Laurie Goodman, the Fixed Income Analysts Society’s Hall of Fame member who specializes in mortgage bonds, left Amherst Securities Group LP this month.
Goodman, whose last day at the firm was Sept. 6, is becoming the director of the Urban Institute’s new Housing Finance Policy Center, she said in an automated response to e-mails. She had earlier joined the Washington-based nonprofit organization that studies social and economic issues as a part-time senior fellow, according to a June statement.
“Over the past few years, I have developed an interest in public policy issues related to housing finance, and I have decided to pursue that full time,” she said today in a separate e-mail.
Goodman joined Amherst in 2008 after serving as UBS AG’s head of fixed-income research, and has since testified before Congress on issues related to the collapse of the U.S. mortgage market, often highlighting the conflicts of interest among the largest banks involved in the business.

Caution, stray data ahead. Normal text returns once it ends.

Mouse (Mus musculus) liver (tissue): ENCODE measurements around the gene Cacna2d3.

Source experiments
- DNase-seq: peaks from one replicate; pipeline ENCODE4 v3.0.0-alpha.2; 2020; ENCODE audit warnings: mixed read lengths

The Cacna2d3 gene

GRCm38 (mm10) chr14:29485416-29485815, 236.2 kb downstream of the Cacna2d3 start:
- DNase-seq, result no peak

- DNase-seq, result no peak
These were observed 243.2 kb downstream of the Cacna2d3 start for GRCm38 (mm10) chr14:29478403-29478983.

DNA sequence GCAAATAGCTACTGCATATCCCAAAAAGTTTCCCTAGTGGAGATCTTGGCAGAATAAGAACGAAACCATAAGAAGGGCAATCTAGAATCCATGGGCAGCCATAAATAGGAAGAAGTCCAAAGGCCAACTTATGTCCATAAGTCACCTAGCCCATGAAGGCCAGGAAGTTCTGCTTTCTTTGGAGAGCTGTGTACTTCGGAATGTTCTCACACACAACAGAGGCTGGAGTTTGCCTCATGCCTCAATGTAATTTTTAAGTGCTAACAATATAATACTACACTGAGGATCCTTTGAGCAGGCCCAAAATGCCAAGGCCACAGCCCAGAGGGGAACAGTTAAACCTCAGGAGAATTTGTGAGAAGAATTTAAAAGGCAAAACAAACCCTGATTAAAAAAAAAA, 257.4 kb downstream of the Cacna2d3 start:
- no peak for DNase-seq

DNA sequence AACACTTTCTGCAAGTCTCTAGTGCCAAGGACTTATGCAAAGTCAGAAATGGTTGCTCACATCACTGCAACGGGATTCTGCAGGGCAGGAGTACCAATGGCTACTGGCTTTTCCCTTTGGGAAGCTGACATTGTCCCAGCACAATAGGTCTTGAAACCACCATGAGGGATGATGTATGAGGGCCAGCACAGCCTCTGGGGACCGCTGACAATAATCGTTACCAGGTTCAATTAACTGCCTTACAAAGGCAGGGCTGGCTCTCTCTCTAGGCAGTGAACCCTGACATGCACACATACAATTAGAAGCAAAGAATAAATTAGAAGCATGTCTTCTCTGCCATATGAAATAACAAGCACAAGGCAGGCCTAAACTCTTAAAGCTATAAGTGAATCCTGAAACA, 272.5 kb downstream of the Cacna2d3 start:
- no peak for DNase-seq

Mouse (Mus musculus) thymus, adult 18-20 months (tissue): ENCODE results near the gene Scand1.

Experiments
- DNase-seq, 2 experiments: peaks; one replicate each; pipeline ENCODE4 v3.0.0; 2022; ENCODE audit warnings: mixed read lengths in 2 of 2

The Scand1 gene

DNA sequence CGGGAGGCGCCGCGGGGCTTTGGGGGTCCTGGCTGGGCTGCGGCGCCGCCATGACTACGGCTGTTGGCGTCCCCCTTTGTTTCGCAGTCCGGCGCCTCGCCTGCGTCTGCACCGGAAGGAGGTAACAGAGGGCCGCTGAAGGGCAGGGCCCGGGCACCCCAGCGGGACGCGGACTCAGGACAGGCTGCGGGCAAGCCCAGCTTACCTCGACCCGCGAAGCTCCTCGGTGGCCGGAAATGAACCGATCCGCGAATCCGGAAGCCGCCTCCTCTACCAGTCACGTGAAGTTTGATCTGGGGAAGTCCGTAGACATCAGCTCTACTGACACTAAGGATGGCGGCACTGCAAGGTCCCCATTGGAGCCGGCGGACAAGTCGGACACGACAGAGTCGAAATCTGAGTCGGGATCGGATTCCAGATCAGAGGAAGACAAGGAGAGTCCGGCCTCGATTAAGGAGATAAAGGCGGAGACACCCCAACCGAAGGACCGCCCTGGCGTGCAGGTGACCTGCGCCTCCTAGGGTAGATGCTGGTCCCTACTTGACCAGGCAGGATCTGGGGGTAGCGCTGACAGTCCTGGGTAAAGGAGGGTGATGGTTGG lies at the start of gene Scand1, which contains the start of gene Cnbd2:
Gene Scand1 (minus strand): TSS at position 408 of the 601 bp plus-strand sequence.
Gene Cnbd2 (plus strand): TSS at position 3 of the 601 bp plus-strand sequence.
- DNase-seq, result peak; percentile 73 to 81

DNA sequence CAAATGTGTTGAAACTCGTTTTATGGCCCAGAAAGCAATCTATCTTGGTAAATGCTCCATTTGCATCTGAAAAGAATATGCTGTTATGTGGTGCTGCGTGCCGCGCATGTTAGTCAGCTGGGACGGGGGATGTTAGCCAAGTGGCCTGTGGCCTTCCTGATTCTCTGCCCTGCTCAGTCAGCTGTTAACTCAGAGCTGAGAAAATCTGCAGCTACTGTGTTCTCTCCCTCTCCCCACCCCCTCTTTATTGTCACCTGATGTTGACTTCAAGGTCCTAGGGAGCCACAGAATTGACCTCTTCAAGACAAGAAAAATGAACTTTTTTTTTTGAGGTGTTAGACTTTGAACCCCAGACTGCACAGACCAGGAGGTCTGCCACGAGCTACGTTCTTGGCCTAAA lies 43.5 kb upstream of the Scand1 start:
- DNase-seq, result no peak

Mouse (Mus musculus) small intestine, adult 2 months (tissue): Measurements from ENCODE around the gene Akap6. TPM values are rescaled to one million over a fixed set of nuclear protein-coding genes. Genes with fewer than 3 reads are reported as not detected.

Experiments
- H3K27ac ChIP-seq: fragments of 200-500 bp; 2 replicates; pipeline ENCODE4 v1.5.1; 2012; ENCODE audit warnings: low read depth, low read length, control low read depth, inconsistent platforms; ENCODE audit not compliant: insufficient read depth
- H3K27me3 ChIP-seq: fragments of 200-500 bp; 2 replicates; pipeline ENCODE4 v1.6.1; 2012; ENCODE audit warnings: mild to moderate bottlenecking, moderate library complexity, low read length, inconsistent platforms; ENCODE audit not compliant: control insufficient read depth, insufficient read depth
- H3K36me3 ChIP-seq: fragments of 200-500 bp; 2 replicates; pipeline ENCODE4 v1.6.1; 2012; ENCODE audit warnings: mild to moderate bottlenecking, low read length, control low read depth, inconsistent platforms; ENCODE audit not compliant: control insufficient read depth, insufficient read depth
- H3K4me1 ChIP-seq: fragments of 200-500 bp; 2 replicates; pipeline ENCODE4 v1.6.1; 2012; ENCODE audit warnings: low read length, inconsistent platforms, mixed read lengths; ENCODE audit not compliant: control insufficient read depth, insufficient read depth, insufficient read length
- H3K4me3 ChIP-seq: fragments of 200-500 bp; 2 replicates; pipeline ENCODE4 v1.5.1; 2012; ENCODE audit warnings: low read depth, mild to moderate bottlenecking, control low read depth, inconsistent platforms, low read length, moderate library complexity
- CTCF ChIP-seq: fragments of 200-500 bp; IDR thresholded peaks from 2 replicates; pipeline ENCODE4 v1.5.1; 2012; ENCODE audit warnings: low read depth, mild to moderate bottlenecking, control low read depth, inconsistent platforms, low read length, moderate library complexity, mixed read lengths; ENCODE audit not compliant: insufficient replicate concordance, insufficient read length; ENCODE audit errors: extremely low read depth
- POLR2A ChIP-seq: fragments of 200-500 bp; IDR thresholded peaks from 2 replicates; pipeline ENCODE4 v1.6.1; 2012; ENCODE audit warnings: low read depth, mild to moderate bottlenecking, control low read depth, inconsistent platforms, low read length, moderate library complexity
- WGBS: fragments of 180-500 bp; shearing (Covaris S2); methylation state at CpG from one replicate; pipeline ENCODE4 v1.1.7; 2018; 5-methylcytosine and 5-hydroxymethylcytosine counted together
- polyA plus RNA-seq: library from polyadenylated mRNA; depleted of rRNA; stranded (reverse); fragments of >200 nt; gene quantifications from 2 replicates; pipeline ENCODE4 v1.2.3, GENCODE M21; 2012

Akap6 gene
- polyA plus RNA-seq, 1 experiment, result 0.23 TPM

At the time she joined Austin, Texas-based Amherst, she had garnered more top rankings in annual polls of bond investors by Institutional Investor magazine than any other analyst, according to a statement by the firm then. Earlier, she was an analyst at firms including Paine Webber and Merrill Lynch & Co. She was inducted into the bond research society’s Hall of Fame in 2009.
She told Amherst clients in the note that the firm “remains dedicated to providing strategy support to its customers,” and directed them to Brian Landy for government-backed mortgage bonds and Lidan Yang for the non-agency market.
She will remain a shareholder in the bond broker’s parent, Amherst Holdings LLC, said Tom Johnson, a spokesman for the firm at the Abernathy MacGregor Group in New York. The company is also retaining her as a special adviser to its board of managers, she said in the e-mail.
“I have really enjoyed my time at Amherst, it is a great firm,” she said. “I look forward to continuing to work with the team at Amherst in this role, and I am excited about the new opportunity at Urban.”